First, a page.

In thousands
 
September 1, 2018
 
March 3, 2018
Trade accounts
 
$
153,220

 
$
157,562

Construction contracts
 
17,462

 
26,545

Construction contracts - retainage
 
31,819

 
26,388

Other receivables
 

 
2,887

Total receivables
 
202,501

 
213,382

Less: allowance for doubtful accounts
 
(1,731
)
 
(1,530
)
Net receivables
 
$
200,770

 
$
211,852



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Contract assets and liabilities
Contract assets consist of retainage, costs and earnings in excess of billings and other unbilled amounts typically generated when revenue recognized exceeds the amount billed to the customer. Contract liabilities consist of billings in excess of costs and earnings and other deferred revenue on contracts. Retainage is classified within receivables and deferred revenue is classified within other current liabilities on our consolidated balance sheets.

The time period between when performance obligations are complete and when payment is due is not significant. In certain of our businesses that recognize revenue over time, progress billings follow an agreed-upon schedule of values, and retainage is withheld by the customer until the project reaches a level of completion where amounts are released.
In thousands
 
September 1, 2018
 
March 3, 2018
Contract assets
 
$
76,404

 
$
30,508

Contract liabilities
 
31,623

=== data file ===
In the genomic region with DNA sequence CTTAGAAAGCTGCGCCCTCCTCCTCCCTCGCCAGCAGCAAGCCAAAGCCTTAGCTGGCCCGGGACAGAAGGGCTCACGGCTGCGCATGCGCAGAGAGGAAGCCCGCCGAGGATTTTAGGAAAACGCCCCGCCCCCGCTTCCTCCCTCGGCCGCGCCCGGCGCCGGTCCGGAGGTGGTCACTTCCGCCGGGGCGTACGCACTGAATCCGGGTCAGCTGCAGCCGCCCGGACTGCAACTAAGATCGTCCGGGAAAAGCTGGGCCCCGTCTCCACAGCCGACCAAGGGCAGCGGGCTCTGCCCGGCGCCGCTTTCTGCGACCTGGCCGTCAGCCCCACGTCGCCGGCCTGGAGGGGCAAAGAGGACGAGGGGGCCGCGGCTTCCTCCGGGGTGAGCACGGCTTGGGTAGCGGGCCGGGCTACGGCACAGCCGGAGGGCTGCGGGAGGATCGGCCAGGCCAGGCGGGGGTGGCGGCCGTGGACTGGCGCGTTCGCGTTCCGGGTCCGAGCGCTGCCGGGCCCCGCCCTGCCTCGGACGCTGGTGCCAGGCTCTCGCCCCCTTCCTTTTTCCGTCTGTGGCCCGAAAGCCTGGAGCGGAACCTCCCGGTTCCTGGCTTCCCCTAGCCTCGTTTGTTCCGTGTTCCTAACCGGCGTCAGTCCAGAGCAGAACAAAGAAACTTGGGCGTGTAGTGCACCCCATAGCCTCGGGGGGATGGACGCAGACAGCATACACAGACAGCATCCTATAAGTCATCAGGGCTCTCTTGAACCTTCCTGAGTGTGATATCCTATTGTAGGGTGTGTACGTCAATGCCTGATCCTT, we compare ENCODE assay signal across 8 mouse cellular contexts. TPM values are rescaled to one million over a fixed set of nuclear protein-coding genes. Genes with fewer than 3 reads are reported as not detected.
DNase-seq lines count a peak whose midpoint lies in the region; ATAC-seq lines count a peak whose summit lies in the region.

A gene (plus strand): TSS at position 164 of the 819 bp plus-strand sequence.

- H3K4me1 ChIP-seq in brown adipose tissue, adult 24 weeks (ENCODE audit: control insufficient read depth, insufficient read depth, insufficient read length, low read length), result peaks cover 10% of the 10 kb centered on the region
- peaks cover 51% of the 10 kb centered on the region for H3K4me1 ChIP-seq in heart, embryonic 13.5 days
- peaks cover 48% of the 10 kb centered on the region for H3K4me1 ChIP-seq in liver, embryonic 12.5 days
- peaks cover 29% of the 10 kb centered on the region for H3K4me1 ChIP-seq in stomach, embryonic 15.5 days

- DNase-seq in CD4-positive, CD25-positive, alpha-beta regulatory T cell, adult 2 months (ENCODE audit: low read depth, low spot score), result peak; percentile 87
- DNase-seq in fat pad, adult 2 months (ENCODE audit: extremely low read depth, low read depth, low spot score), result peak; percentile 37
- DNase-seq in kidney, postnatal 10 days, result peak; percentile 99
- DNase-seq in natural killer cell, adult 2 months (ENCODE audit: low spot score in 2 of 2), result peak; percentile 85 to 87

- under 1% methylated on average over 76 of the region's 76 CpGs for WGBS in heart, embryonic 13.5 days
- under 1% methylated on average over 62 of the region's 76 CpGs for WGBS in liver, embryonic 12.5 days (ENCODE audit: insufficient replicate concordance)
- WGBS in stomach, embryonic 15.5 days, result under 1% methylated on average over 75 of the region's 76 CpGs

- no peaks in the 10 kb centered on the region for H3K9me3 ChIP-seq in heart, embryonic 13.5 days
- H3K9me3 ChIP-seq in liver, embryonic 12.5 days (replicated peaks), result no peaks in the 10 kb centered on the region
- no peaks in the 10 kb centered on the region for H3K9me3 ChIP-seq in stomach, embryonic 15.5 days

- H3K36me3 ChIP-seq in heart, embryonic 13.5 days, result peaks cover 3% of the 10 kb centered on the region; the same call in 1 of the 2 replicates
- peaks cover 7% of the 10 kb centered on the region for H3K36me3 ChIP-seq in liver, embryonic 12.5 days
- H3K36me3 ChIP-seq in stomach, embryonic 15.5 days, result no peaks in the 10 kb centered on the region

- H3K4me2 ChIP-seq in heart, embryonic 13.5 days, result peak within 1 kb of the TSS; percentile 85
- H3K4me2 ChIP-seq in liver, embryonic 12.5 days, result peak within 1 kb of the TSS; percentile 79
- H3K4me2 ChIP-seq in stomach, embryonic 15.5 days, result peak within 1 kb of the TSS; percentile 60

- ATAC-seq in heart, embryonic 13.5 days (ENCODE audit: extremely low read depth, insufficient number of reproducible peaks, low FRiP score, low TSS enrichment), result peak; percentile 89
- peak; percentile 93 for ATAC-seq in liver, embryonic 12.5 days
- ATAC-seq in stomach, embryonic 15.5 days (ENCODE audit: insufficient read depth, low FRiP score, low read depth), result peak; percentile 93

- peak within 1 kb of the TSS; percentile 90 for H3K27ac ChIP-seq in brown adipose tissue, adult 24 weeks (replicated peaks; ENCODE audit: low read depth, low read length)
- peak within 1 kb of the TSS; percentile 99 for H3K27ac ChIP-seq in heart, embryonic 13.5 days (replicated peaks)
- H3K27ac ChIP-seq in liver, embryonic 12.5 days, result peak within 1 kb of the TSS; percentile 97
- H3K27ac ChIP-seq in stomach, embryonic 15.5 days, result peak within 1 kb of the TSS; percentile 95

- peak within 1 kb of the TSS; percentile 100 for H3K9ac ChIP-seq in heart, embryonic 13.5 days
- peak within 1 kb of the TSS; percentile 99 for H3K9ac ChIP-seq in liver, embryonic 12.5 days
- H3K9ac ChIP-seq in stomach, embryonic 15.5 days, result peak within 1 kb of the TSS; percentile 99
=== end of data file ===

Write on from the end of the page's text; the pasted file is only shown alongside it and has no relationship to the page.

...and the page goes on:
20,120


The increase in contract assets was due to additional businesses recognizing revenue in advance of billings, as a result of changing accounting policies for revenue recognition upon adoption of ASC 606. The increase in contract liabilities was due to timing of project activity within our businesses that operate under long-term contracts.

In the first six months of fiscal 2019, we recognized revenue of $10.4 million related to contract liabilities at March 4, 2018, and revenue of $3.8 million related to performance obligations satisfied in previous periods due to changes in contract estimates. For the second quarter of fiscal 2019, we recognized revenue of $1.3 million related to contract liabilities at March 4, 2018, and revenue of $1.5 million related to performance obligations satisfied in previous periods due to changes in contract estimates.

Some of our contracts have an expected duration of longer than a year, with performance obligations extending over that timeframe. Generally these contracts are in our businesses with long-term contracts which recognize revenue over time. As of September 1, 2018, the transaction price associated with unsatisfied performance obligations was approximately $695.1 million. The performance obligations are expected to be satisfied, and the corresponding revenue to be recognized, over the following estimated time periods: